1. gcc #define #define #define
Simple. There are several standards designed to alleviate
porting pains. ANSI C, POSIX, X/Open are the major ones.
As long as your program adheres to the above standards it
is easily portable. E.g. for most Xlib and/or Motif programs
it is only required that you need a different makefile
because of various include and lib directories. In fact,
Linux is one of platforms that provide both BSD and SysV
library calls and other features. Try to write or port
something to/from SunOS to IRIX then you will see what all
those #ifdefs are all about. :)
Let me find an example to back up my point: I write a
program and I need to find a way to zero out a memory
area. I found several library functions that can do that,
bzero() and memset(). I look at the bottom of the man
bzero() CONFORMING TO BSD 4.3
memset() CONFORMING TO SVID 3, BSD 4.3, ISO 9899
Now it is obvious that it is better to use the latter.
Unless, of course, I misunderstood you. What exactly are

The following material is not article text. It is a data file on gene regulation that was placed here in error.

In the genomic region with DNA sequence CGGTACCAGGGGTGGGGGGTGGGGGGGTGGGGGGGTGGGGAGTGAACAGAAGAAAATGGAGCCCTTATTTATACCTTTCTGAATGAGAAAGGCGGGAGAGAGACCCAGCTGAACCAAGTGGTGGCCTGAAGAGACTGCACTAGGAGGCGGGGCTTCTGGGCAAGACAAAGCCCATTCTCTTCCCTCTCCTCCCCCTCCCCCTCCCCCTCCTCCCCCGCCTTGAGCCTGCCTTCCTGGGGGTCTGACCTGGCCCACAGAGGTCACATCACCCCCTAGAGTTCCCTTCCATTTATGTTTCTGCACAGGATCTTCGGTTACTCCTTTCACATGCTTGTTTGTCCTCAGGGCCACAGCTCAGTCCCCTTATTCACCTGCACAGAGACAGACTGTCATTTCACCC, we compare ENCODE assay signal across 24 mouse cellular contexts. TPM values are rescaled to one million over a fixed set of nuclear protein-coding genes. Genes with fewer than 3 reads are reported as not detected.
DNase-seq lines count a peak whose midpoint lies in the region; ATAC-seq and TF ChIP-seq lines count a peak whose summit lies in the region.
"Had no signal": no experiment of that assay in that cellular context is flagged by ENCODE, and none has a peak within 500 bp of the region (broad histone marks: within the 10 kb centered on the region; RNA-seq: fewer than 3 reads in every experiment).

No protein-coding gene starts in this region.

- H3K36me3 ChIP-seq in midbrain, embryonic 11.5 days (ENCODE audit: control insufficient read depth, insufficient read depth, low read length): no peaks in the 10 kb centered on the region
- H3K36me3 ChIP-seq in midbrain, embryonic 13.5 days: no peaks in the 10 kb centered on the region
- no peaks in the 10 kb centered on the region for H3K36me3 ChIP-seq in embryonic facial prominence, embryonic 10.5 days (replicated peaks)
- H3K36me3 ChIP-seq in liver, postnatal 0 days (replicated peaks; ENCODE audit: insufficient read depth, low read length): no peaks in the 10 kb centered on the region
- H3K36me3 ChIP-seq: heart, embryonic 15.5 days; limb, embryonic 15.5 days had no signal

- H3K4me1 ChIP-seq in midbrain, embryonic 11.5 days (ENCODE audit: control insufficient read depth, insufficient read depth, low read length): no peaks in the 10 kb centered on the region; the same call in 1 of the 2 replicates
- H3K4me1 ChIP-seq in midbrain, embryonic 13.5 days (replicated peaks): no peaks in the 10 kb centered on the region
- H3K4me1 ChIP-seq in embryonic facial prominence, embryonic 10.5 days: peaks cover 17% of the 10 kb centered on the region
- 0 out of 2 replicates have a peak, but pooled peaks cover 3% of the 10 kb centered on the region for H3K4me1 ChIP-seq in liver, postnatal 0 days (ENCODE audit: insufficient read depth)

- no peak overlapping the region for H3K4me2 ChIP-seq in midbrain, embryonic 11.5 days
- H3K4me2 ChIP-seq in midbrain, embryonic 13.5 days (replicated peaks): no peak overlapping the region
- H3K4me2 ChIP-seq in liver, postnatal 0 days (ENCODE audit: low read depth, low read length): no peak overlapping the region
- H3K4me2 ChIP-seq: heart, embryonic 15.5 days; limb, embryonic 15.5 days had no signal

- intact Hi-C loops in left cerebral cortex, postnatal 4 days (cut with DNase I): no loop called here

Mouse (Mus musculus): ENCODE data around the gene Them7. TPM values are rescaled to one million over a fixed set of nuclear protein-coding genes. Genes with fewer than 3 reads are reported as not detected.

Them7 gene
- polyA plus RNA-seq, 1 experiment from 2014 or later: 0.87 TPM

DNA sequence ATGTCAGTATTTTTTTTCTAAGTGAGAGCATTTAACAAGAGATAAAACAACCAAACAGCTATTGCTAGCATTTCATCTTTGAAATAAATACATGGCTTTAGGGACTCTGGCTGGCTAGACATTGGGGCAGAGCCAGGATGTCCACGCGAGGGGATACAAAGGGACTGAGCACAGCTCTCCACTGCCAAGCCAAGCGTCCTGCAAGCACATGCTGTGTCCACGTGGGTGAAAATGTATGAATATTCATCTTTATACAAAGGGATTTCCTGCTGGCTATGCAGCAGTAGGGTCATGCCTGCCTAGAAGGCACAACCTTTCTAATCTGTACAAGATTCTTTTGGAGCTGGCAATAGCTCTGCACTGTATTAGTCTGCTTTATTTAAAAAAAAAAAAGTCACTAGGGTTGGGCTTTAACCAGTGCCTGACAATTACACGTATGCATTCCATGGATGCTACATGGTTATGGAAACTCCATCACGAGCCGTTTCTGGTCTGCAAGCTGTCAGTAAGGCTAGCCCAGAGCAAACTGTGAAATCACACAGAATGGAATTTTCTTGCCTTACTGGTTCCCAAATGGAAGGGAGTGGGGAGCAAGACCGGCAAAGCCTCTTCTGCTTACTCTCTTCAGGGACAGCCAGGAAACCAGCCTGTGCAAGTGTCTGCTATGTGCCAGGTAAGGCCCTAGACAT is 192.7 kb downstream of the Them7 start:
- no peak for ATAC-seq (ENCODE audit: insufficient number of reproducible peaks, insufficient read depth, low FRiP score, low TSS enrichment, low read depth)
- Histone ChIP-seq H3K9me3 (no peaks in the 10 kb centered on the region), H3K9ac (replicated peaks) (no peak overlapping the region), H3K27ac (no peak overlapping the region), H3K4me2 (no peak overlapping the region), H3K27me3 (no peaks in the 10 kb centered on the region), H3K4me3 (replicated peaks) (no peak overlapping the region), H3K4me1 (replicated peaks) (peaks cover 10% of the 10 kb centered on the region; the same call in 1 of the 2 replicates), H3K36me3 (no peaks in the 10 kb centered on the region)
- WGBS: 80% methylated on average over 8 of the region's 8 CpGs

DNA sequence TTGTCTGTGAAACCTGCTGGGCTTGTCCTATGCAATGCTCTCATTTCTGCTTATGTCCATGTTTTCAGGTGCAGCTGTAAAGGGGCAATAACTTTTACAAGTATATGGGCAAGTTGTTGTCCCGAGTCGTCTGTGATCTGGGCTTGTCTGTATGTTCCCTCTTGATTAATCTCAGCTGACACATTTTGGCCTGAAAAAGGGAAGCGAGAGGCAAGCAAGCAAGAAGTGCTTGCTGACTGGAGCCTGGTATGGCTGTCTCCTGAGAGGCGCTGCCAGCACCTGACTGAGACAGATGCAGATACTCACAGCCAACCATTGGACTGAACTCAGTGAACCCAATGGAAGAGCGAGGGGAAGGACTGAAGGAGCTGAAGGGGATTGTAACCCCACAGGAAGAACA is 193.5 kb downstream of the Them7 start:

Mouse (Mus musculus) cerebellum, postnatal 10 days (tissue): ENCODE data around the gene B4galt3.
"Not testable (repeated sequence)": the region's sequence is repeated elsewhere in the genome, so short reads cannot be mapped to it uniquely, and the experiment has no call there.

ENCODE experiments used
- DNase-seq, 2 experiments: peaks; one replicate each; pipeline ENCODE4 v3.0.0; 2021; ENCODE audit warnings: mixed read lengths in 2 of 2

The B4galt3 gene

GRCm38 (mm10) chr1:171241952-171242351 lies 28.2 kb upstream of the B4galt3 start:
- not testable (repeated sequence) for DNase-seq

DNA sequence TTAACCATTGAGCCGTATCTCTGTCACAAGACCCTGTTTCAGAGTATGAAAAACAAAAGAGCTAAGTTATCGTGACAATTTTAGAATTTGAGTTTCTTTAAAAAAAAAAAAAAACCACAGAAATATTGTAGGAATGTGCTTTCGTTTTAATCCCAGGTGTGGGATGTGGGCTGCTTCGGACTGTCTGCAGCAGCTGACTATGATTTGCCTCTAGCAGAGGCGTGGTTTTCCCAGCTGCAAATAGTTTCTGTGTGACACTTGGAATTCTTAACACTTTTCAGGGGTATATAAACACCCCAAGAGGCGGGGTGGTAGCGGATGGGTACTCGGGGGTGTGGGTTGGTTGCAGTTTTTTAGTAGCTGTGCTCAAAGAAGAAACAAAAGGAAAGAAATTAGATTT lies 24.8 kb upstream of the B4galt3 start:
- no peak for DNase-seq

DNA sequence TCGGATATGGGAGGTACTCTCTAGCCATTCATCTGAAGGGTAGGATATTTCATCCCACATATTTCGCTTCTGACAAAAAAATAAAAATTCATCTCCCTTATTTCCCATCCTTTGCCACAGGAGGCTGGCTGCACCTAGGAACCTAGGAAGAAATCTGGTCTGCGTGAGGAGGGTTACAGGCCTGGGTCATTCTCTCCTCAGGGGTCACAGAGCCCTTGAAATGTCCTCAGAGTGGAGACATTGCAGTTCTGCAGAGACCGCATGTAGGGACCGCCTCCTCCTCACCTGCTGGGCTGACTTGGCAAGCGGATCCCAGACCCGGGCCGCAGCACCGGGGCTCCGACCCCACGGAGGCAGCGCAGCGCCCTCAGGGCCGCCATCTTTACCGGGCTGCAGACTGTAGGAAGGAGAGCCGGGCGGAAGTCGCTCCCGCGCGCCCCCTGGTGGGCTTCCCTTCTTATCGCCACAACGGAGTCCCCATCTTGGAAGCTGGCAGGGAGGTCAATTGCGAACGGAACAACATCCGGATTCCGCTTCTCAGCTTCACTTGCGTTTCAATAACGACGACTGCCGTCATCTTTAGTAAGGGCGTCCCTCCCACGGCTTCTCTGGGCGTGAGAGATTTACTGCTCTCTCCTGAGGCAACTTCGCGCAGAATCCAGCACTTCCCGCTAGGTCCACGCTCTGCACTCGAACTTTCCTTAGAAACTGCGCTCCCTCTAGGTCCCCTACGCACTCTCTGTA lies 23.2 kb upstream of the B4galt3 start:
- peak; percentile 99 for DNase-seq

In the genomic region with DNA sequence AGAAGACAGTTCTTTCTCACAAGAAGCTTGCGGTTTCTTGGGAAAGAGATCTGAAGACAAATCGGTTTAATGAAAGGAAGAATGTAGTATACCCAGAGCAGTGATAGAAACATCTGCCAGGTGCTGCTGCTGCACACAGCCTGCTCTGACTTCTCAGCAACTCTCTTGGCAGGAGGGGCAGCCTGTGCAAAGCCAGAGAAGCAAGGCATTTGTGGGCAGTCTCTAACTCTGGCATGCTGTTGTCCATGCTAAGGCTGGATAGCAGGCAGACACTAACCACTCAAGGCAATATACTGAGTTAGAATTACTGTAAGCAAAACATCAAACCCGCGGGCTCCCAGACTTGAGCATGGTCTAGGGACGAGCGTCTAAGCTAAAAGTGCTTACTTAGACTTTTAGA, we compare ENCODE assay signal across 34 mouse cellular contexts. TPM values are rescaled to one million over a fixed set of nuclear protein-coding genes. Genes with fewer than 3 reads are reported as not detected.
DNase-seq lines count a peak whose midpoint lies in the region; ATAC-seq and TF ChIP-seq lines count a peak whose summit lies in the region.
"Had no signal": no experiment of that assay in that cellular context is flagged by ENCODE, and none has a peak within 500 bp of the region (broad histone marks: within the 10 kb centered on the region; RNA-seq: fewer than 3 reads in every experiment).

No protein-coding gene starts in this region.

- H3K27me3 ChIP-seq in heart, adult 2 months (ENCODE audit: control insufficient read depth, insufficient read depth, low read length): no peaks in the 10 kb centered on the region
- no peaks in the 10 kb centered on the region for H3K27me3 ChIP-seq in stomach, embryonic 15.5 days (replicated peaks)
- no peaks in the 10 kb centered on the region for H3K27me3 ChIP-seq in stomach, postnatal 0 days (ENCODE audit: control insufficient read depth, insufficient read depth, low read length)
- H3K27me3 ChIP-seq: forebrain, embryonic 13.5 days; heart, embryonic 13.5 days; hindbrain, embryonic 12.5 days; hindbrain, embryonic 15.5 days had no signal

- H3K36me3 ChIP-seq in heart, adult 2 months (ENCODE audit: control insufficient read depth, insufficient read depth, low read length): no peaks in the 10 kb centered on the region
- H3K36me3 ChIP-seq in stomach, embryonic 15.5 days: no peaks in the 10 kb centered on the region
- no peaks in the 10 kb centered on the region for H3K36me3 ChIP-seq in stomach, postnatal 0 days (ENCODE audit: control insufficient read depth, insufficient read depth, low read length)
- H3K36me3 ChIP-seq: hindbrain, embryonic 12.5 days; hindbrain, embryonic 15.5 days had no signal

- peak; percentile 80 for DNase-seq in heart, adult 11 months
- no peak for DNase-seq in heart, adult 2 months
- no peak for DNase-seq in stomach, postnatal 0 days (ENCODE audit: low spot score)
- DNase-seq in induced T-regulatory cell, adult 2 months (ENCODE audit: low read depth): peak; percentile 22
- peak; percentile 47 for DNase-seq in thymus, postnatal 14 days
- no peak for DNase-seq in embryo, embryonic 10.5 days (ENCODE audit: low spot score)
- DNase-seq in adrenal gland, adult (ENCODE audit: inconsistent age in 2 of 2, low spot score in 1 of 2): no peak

you dealing with where you have problems with lots of #ifdefs?
Then maybe me or someone else can provide you some more
<vladimip at uniserve com> | Good pings come in small packets
Vancouver, BC | SIGSIG: signature too long (core dumped)
Things are more like they are today than they ever were before -
(From a crosspost between alt.suicide and alt.destroy.microsoft)
2. EOT processing.
3. HELP w Compile Defines
4. Apache compilation
5. m4: how to define var if another defined
6. Multiple DHCPD question.
7. #define _POSIX_C_SOURCE and other defines
8. Help: VGA 50 rows screen mode
9. Compiling apach on SunOs 4.1.4, fixing #define BSD
10. keyboard mapping: how to define & compile mine own ?
11. 2.4.14 doesn't compile: deactivate_page not defined in loop.c
12. threads and _REENTRANT compile define
13. 2.4.18 compile error : nro_smp not defined